Employers & Employees See A Growing Need For Financial Literary Training In The Workplace
October 18, 2011 | Alliant Credit Union
In this period of economic stress and company benefit cutting, what does a smart employer do to retain valued employees, as well as maintain and stimulate employee productivity? One answer gaining traction in companies across America is to offer financial literacy courses, according to research contained in "Should you offer your employees basic financial training?" a new white paper produced by Alliant Credit Union.
To help employers evaluate whether this training is right for their organization, and if so, how to best to implement it, Alliant Credit Union researched the topic, interviewed company HR managers and conducted surveys of both employers and employees.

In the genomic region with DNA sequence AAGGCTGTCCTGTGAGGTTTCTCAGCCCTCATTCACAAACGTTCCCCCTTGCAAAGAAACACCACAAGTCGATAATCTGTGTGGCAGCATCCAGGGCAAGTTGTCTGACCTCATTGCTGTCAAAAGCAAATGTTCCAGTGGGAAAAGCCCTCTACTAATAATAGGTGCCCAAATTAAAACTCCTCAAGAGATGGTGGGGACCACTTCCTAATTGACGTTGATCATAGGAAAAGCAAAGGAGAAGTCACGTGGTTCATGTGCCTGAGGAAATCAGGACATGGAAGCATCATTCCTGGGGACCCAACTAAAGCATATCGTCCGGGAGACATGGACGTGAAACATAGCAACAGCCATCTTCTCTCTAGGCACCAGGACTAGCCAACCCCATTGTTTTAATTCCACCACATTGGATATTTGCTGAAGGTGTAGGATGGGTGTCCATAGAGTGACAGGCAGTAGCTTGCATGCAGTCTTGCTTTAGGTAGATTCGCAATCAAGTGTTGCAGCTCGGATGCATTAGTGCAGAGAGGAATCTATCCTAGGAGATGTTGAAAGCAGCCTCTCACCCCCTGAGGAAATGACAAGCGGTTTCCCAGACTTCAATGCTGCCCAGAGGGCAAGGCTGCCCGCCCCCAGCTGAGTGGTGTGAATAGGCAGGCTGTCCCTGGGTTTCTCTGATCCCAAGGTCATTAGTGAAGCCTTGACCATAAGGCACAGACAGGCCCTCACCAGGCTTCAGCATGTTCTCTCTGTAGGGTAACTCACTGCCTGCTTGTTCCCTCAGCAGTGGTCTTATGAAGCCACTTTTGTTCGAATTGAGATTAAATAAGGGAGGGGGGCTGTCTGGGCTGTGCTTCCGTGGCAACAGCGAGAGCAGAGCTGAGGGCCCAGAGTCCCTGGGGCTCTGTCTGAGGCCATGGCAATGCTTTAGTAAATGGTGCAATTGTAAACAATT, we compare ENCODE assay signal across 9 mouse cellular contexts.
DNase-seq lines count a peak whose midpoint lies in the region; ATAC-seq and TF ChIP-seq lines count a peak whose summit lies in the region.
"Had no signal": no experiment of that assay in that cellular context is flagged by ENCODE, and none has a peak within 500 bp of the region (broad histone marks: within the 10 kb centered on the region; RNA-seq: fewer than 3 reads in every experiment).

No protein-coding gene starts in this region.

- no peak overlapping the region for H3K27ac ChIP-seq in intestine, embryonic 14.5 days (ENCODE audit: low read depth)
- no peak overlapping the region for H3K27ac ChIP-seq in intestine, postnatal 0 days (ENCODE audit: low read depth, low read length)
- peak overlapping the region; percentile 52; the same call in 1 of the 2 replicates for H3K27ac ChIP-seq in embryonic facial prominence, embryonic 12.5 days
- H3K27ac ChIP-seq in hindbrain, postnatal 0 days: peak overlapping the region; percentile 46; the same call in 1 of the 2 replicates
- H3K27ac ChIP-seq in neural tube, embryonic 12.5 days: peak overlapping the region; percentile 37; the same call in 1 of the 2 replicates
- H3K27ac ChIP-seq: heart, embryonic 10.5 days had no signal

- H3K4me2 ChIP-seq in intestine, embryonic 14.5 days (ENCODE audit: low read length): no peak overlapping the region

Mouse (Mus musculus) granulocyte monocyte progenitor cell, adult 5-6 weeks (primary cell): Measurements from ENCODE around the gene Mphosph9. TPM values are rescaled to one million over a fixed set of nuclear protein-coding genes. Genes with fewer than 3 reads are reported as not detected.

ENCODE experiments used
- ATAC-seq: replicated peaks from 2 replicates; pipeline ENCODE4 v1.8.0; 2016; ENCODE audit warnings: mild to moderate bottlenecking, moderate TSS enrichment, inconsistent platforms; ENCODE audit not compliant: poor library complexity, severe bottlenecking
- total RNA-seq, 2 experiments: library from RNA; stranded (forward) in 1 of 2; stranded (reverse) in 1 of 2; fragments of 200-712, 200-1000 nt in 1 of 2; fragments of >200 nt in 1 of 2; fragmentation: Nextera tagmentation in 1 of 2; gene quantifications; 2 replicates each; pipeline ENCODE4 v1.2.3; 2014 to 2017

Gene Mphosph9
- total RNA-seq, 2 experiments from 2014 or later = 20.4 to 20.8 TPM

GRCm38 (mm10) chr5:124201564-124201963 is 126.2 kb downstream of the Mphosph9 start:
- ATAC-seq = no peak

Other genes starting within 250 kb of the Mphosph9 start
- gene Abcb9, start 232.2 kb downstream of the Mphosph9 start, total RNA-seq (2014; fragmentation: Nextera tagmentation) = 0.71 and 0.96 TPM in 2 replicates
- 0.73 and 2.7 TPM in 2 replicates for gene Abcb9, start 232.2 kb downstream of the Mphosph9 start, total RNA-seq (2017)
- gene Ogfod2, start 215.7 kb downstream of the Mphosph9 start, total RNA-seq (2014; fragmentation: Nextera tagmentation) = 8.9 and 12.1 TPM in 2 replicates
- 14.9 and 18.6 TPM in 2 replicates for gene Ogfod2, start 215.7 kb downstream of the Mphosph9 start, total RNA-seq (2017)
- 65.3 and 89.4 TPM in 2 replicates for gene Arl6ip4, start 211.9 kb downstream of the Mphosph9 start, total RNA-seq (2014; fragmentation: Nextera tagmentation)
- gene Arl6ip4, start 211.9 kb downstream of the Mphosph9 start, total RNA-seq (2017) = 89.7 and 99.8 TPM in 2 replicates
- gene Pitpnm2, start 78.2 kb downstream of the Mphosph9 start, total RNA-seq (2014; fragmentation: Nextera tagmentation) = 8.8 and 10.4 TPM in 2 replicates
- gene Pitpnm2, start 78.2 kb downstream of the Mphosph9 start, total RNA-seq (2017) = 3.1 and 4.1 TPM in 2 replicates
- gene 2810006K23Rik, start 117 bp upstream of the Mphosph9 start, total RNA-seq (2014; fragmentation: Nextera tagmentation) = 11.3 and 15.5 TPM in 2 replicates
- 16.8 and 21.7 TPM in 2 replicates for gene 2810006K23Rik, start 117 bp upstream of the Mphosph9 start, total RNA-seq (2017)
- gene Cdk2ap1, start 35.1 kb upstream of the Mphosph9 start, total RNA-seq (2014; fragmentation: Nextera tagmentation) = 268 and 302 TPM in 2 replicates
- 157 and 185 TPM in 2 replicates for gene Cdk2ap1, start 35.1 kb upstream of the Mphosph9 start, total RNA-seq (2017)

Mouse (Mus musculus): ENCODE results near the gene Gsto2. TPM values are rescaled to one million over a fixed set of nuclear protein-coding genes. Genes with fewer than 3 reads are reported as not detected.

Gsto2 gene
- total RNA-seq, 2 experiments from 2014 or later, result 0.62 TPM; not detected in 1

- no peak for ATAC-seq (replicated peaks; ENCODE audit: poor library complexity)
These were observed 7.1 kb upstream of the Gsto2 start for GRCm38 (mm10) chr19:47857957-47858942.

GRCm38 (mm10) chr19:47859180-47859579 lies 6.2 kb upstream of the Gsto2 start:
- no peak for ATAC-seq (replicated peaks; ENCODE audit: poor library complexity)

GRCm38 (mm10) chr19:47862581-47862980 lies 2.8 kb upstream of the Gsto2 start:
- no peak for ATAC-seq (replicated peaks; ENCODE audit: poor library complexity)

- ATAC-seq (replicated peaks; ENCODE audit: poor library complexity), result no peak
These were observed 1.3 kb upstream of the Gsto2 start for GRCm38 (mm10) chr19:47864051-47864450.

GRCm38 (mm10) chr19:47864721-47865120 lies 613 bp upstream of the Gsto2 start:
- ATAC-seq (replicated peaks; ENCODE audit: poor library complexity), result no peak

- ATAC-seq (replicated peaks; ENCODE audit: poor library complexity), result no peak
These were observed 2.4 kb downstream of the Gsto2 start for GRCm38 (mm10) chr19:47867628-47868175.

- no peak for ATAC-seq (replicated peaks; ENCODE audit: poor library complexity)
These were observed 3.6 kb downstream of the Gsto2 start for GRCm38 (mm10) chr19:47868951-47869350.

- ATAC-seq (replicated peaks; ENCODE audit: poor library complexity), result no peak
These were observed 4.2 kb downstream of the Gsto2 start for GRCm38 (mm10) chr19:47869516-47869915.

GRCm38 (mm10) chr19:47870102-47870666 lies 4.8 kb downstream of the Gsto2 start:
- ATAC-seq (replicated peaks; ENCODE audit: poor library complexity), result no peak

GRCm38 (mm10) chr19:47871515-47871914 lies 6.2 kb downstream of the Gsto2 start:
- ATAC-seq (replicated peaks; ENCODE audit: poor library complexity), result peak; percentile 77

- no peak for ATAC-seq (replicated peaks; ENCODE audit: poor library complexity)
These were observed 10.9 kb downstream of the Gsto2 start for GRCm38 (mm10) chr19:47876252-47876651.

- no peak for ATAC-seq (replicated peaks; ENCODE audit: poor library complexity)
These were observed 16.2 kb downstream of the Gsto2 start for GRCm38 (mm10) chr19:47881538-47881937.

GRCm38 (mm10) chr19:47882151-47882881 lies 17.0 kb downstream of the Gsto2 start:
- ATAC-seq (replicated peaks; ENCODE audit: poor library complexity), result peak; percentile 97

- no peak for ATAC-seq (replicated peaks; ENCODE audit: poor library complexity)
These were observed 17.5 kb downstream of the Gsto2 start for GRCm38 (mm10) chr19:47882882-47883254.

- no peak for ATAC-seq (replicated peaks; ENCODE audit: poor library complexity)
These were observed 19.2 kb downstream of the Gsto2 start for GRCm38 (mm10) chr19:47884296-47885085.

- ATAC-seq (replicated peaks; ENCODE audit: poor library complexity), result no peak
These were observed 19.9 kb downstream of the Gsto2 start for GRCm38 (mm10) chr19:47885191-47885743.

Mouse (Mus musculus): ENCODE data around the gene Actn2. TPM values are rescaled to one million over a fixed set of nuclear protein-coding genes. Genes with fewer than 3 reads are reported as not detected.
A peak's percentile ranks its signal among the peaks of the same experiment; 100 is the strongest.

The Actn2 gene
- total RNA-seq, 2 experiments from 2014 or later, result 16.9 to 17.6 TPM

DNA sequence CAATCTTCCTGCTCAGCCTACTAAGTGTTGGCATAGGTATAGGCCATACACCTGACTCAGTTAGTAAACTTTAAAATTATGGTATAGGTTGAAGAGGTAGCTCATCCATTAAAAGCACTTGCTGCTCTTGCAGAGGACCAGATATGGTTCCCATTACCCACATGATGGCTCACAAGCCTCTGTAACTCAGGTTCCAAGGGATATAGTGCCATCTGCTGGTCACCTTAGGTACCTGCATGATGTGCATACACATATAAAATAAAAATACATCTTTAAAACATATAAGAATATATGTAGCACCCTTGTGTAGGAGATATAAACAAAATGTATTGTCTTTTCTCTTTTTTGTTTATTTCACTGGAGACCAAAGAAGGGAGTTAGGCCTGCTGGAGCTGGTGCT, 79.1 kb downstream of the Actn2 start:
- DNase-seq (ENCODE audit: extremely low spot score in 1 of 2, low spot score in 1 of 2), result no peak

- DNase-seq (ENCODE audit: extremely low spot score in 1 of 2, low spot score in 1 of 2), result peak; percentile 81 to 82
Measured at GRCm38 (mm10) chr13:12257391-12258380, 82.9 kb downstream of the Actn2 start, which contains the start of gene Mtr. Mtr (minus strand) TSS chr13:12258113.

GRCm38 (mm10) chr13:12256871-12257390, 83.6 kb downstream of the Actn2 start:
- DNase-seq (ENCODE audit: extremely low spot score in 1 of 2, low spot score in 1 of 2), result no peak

Fifty-seven percent of employers have seen an increase in demand for financial literacy training during the last two years, yet only 36% of U.S. companies offer any kind of financial education, according to Alliant's surveys.
- Financial illiteracy plus today's economic hard times can lead to unbearable financial stress, which diminishes employee productivity.
- There are indications that financial literacy training can be a great help in building employee confidence and skill in money matters.
- Some companies have experienced a substantial ROI by providing the training, even with a limited budget.
Nevertheless, not all employers (or employees) are keen to jump on the financial literacy bandwagon or avail themselves of this training, according to Alliant's surveys. In fact, in companies that offer financial training, only 43% of employees participate. Yet, 90% of the employees who do participate found the training to be "very valuable" or "valuable."
Download a free copy of the "Should you offer your employees basic financial training?" white paper at www.alliantatwork.com.
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